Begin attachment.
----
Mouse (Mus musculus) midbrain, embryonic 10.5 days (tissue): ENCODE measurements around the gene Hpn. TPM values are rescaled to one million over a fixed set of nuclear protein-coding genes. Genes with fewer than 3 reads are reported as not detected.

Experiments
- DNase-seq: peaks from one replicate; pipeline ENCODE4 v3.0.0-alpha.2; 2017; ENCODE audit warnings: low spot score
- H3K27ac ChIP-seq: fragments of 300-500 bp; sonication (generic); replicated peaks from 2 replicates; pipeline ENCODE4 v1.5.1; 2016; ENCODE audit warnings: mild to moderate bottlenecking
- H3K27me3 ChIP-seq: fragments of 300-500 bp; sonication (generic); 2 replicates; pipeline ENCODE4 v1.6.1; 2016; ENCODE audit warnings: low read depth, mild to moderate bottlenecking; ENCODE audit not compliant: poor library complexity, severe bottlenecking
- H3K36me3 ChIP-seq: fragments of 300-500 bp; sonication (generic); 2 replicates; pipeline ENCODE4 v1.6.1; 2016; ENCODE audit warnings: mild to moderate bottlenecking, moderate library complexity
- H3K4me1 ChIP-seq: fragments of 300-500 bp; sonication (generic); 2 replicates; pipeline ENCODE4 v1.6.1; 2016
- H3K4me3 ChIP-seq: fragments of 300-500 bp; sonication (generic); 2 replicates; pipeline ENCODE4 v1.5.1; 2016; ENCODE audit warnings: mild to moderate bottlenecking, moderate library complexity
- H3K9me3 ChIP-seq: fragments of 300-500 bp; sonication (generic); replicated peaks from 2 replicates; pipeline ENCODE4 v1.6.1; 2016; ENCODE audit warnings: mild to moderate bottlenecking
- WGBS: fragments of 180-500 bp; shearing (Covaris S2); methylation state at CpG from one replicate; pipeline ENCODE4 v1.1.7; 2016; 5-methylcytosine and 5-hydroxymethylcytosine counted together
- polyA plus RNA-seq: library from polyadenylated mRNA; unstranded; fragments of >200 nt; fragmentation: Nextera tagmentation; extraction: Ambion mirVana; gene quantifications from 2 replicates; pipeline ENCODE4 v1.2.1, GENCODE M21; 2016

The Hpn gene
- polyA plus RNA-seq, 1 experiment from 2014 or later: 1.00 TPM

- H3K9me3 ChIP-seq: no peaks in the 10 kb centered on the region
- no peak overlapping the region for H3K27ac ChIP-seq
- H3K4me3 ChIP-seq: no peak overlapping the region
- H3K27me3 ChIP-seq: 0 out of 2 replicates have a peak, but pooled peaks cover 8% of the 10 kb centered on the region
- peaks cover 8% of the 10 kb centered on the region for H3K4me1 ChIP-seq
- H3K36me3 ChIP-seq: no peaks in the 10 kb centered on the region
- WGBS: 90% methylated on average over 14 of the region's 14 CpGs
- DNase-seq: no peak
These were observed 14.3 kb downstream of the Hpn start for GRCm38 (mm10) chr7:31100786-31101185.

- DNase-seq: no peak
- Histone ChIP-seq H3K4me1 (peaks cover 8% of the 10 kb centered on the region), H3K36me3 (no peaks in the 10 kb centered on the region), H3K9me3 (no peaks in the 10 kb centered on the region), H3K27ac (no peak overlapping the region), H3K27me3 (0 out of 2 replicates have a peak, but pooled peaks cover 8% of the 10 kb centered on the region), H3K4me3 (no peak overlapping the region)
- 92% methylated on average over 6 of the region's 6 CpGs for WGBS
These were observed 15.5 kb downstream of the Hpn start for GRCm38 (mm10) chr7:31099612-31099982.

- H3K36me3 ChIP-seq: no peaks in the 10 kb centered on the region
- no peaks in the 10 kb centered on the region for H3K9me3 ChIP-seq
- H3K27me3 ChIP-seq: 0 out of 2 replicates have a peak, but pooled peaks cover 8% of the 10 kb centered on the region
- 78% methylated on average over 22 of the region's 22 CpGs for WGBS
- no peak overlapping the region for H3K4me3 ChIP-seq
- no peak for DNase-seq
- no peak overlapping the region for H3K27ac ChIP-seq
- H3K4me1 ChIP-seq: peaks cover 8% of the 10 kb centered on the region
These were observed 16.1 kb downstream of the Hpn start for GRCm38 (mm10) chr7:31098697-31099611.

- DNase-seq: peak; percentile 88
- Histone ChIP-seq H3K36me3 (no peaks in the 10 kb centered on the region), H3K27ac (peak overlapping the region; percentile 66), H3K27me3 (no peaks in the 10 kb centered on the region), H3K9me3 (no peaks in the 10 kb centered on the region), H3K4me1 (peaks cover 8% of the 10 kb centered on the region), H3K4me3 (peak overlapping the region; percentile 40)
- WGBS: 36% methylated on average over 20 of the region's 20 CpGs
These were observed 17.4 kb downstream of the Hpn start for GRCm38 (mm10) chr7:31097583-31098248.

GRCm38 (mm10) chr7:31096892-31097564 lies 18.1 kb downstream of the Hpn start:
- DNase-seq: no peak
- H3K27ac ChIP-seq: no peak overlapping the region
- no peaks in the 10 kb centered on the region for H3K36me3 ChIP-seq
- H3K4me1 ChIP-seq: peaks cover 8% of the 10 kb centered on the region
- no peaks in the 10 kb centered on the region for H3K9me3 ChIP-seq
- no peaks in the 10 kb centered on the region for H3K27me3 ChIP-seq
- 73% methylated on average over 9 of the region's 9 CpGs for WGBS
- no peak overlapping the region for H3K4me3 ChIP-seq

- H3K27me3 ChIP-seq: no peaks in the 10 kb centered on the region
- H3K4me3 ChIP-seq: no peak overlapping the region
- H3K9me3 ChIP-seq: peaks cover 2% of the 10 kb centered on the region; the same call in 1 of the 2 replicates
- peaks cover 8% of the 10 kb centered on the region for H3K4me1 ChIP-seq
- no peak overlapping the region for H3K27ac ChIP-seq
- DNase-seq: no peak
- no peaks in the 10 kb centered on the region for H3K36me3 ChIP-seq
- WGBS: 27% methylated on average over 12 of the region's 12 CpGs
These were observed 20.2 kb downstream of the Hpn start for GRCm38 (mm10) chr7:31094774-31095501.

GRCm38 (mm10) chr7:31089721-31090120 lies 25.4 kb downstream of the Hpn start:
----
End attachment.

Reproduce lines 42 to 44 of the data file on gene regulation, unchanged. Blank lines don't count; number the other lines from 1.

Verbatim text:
- H3K27ac ChIP-seq: no peak overlapping the region
- no peaks in the 10 kb centered on the region for H3K36me3 ChIP-seq
- H3K4me1 ChIP-seq: peaks cover 8% of the 10 kb centered on the region